How to choose puppy food is no easy task. Whether you’re a first-time dog owner or a puppy pro, there are a lot of decisions to make for your new family member. You want to give your new puppy the best start in life and that means providing the best nutrition possible. There are a lot of options in the pet food aisle and it can be tough to know which one to choose. Before you head to the pet store, here are a few facts about puppy food to keep in mind! Hopefully, once you’ve read this, you’ll be able to decide which is the best puppy food for your dog.
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The importance of puppy food
Just like growing humans, growing puppies need an appropriate balance of nutrients to support their development. Any nutrient deficiency or excess during this critical period of life can have long-lasting effects on your puppy’s health. For this reason, veterinary nutritionists recommend feeding a diet specifically formulated for puppies until your dog is fully grown. Commercially-prepared puppy foods are formulated with the correct balance of vitamins, minerals, and other nutrients that are essential to a puppy’s growth. Most dogs should eat a puppy diet until around a year of age, at which point they can be transitioned to adult dog food.
Large and giant breed dogs such as Great Danes, Rottweilers, and Bernese Mountain Dogs are particularly prone to orthopedic problems if they do not eat an appropriate diet while they are growing. In these breeds, it is especially important to provide a careful balance of protein, calcium, and phosphorous to support their growing bones and joints. Calorie restriction is also important to prevent your puppy from growing too rapidly, which can also cause orthopedic problems. Most veterinarians recommend feeding your large or giant breed puppy a commercially-prepared diet that is specifically formulated for large breeds. Large and giant breeds also take longer to finish growing, so your veterinarian may recommend feeding this diet until your dog is 12-18 months of age.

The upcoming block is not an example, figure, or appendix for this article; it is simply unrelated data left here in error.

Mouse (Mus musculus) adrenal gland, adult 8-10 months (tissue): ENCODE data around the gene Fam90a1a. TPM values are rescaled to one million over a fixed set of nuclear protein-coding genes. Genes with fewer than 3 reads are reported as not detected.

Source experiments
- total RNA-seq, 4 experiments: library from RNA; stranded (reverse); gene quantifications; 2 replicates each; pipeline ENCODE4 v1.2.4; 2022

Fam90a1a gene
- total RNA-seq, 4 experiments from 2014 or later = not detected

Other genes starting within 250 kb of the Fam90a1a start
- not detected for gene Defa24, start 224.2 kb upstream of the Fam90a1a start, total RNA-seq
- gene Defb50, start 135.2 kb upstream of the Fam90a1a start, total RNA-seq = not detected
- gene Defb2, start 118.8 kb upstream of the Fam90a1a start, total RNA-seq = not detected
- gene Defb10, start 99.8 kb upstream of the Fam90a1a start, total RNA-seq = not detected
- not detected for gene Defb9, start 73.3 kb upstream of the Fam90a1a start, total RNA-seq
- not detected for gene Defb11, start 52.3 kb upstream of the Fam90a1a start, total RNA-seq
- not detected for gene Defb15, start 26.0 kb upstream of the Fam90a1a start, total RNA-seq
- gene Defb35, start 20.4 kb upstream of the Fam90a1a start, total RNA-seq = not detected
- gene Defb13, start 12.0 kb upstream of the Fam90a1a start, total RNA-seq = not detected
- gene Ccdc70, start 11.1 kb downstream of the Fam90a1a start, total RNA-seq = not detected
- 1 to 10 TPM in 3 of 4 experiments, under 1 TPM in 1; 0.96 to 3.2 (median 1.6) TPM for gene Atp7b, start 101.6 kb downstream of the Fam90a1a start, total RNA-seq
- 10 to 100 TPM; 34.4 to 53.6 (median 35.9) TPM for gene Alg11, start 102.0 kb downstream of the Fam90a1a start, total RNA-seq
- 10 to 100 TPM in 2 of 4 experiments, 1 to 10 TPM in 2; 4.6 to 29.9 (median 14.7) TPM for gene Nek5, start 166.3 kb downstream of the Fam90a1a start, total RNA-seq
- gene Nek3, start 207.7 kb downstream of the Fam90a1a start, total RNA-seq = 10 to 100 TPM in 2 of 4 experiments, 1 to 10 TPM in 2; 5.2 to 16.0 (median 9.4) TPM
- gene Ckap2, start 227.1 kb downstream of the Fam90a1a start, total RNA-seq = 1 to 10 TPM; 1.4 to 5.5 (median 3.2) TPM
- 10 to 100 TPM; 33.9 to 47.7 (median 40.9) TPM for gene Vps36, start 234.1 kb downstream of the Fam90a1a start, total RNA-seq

Choosing a puppy food
Puppies come in all shapes and sizes, so there’s no one puppy food that is best for all puppies. To figure out which puppy food is best for your puppy, you’ll need to consider several factors, such as:
- Your puppy’s age
- Your puppy’s breed and expected adult size
- Your puppy’s current weight and body condition
- Your puppy’s activity level
- Your puppy’s health and any genetic conditions to which he is predisposed
With these factors in mind, you’ll be able to choose a puppy food that will be best suited to your puppy’s individual needs. When evaluating whether a diet is right for your puppy, start by checking the back of the bag. Every bag of pet food should have a statement in the fine print on the back that indicates the life stage for which the diet was developed. Look for statements like “formulated to meet the needs of growing puppies” or “complete and balanced nutrition for growth”. This will ensure that diet is made with puppies specifically in mind.